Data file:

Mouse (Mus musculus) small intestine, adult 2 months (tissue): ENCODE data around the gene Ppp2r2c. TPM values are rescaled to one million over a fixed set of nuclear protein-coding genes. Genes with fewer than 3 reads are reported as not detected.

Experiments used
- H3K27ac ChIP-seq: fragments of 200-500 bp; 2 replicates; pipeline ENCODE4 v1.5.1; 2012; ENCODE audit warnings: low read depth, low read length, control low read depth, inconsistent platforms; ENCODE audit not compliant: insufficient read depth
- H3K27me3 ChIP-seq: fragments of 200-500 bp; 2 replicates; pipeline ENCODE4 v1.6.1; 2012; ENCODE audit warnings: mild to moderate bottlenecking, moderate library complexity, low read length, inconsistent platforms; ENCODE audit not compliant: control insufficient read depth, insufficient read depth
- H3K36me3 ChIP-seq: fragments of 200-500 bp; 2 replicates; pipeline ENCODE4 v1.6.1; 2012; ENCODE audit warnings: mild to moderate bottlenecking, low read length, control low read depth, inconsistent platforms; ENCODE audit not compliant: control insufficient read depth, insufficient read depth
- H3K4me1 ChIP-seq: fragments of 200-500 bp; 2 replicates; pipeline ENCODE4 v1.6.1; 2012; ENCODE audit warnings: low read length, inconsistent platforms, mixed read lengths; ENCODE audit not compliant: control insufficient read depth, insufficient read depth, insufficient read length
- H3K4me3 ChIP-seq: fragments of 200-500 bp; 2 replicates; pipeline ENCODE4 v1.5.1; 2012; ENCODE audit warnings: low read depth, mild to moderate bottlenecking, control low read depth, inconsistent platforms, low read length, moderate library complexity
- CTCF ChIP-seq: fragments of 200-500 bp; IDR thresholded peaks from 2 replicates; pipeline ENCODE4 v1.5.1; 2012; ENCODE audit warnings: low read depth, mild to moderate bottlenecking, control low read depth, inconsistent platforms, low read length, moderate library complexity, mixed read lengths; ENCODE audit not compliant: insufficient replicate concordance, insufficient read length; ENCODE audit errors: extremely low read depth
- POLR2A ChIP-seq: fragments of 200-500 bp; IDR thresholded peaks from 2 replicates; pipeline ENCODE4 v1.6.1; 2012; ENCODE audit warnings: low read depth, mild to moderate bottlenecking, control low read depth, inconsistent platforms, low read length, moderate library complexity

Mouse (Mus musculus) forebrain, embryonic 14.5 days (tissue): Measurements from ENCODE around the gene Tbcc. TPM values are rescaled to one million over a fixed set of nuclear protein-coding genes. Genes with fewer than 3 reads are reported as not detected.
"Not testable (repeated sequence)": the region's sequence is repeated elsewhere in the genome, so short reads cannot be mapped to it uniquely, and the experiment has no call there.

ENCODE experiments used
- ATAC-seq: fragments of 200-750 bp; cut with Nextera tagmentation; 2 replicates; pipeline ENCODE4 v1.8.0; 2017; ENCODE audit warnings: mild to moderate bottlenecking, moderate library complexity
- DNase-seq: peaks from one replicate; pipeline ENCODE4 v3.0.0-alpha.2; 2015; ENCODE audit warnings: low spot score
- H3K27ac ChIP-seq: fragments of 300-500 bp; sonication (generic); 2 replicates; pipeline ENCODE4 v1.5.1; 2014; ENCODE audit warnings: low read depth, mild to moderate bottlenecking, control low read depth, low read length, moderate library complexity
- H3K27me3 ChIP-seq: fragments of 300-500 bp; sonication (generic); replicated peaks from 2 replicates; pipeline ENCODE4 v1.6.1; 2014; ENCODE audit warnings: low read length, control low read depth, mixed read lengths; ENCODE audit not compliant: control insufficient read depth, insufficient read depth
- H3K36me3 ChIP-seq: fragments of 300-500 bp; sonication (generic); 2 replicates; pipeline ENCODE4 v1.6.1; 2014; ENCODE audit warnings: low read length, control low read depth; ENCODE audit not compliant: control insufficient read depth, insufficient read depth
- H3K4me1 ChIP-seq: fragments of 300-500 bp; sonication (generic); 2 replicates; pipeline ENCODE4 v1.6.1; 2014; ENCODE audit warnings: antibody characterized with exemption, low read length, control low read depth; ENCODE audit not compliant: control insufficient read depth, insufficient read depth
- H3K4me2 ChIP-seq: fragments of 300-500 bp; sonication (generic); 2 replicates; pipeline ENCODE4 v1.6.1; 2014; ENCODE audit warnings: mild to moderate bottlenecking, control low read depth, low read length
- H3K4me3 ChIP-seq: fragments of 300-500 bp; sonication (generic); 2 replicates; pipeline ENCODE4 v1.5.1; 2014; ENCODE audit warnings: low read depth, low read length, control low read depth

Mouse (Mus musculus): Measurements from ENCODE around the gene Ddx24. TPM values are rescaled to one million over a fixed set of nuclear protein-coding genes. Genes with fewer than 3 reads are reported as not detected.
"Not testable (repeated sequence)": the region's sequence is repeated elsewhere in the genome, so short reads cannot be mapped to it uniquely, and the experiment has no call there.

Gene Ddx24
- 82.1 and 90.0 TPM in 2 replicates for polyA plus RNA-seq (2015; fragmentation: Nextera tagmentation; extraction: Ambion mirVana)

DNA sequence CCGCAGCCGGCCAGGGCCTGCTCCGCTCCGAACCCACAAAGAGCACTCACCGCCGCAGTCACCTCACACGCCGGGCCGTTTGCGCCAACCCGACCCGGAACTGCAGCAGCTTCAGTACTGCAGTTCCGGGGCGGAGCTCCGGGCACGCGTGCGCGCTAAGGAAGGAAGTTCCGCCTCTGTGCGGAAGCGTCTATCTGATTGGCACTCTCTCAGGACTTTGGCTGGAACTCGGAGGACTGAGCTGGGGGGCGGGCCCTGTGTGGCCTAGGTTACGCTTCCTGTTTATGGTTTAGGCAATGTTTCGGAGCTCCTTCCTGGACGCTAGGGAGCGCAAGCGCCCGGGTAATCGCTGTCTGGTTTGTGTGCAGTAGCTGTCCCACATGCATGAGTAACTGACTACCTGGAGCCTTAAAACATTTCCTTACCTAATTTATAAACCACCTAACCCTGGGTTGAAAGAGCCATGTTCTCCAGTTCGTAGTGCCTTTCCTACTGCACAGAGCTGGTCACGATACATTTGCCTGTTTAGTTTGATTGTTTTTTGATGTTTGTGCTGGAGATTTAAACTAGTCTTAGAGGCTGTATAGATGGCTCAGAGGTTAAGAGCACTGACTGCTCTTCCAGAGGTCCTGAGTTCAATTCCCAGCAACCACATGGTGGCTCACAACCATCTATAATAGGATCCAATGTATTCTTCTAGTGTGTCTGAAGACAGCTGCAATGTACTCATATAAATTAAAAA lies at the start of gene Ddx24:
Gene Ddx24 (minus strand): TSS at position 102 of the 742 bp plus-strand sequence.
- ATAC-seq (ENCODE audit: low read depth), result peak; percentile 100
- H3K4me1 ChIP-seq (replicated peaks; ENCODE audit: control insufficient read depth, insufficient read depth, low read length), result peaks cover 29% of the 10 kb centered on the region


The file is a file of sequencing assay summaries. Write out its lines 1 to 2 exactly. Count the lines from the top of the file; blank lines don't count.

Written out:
Mouse (Mus musculus) small intestine, adult 2 months (tissue): ENCODE data around the gene Ppp2r2c. TPM values are rescaled to one million over a fixed set of nuclear protein-coding genes. Genes with fewer than 3 reads are reported as not detected.

Experiments used